Laboratory workup shows signs of adrenal suppression (early morning cortisol and ACTH levels being low [1] [2] [3]), owing to low ACTH output caused by the exogenous glucocorticoids. However, it should be remembered that hydrocortisone increases cortisol levels [9]. Dehydroepiandrosterone sulfate levels are also low. ACTH stimulation tests are also below normal [1] [3]. Tests for 24-h urinary cortisol tend to be normal, at the lower values of the normal range [2] [3]. Patients are often hypokalemic, and blood glucose may be high [3]. Bone mineral density measurement will determine the level of osteopenia or osteoporosis.

Nephrolithiasis
  • […] fungoides Myelodysplastic syndromes Myelopathy Myeloproliferative neoplasms Myocarditis Myotonic syndromes Narcolepsy Nasal papilloma Necrotizing enterocolitis Neonatal jaundice Neonatal respiratory distress syndrome Neoplastic meningitis Nephritic syndrome Nephrolithiasis[amboss.com]
  • Typical features include weight gain, central obesity, dorsocervical hump, moon face, facial plethora, thin skin, easy bruising, abdominal striae, hirsutism, proximal myopathy, osteopenia, glucose intolerance, hypertension, nephrolithiasis and psychiatric[springerplus.springeropen.com]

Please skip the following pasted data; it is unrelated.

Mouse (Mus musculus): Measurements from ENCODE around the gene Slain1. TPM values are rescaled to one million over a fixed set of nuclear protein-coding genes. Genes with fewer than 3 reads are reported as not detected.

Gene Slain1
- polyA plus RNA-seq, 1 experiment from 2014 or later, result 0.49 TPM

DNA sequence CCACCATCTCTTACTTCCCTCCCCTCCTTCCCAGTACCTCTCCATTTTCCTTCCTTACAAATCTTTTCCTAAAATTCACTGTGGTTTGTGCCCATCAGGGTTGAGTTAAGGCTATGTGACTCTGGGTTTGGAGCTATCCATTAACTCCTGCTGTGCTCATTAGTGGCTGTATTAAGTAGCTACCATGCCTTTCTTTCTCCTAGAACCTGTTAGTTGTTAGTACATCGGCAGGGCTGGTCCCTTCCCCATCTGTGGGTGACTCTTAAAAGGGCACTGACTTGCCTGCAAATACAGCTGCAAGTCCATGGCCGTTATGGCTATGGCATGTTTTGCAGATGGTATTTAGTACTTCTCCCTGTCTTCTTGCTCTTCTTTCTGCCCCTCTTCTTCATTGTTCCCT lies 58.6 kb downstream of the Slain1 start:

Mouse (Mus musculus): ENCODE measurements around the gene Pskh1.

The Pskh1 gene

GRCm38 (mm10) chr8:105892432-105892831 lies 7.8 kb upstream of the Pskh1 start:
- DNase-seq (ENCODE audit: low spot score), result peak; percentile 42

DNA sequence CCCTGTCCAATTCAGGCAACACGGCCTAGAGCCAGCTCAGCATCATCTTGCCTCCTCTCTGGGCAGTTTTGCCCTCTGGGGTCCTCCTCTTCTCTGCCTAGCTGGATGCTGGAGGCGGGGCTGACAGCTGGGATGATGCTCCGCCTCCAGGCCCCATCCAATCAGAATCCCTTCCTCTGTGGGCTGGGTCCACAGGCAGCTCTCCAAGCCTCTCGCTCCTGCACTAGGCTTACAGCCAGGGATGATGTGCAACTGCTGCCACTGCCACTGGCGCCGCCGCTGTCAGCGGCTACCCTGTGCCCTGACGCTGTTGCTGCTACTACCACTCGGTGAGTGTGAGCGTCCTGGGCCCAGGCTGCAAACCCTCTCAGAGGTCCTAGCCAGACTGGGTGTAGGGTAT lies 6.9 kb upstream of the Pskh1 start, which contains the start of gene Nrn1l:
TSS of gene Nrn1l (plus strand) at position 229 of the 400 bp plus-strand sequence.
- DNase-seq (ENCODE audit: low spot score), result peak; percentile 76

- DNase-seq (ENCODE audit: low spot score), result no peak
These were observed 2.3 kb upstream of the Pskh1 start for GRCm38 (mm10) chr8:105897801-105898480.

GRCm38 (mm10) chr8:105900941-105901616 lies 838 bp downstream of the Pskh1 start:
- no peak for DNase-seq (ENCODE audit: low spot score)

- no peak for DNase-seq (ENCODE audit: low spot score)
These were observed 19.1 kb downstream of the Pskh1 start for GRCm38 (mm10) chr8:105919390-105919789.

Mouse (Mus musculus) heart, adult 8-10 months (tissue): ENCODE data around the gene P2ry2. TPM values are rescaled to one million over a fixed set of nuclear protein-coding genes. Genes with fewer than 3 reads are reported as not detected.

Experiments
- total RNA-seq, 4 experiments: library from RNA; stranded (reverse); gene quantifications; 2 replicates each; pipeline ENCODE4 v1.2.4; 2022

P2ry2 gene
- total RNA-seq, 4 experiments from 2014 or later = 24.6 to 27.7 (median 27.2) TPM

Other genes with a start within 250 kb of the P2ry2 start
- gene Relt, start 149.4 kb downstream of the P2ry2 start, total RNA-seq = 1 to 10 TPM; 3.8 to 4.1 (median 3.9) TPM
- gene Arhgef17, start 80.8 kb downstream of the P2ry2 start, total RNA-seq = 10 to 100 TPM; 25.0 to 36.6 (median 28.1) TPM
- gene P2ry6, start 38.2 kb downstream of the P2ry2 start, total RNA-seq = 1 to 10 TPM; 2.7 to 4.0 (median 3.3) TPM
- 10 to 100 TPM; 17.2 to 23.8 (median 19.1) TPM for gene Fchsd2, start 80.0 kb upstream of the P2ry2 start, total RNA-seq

Treatment

  • She arrived at the ophthalmology department with a complaint of painful eyes, and was diagnosed with bilateral iridocyclitis and started on betamethasone sodium phosphate eye drop treatment .[medicalxpress.com]
  • A treatment attempt with standard-dose mesalamine was unsuccessful, but treatment with budesonide restored her digestive health. She was maintained on 9 mg daily, but efforts to lower the dose were unsuccessful.[acgcasereports.gi.org]
  • On hospital discharge, otolaryngology felt that the patient should continue with dexamethasone treatment because of continued respiratory distress and improvement of the patient's respiratory status on treatment.[pediatrics.aappublications.org]
  • Discussion: Inhaled steroids in the treatment of asthma or COPD do not usually lead to relevant systemic adverse events.[thieme-connect.com]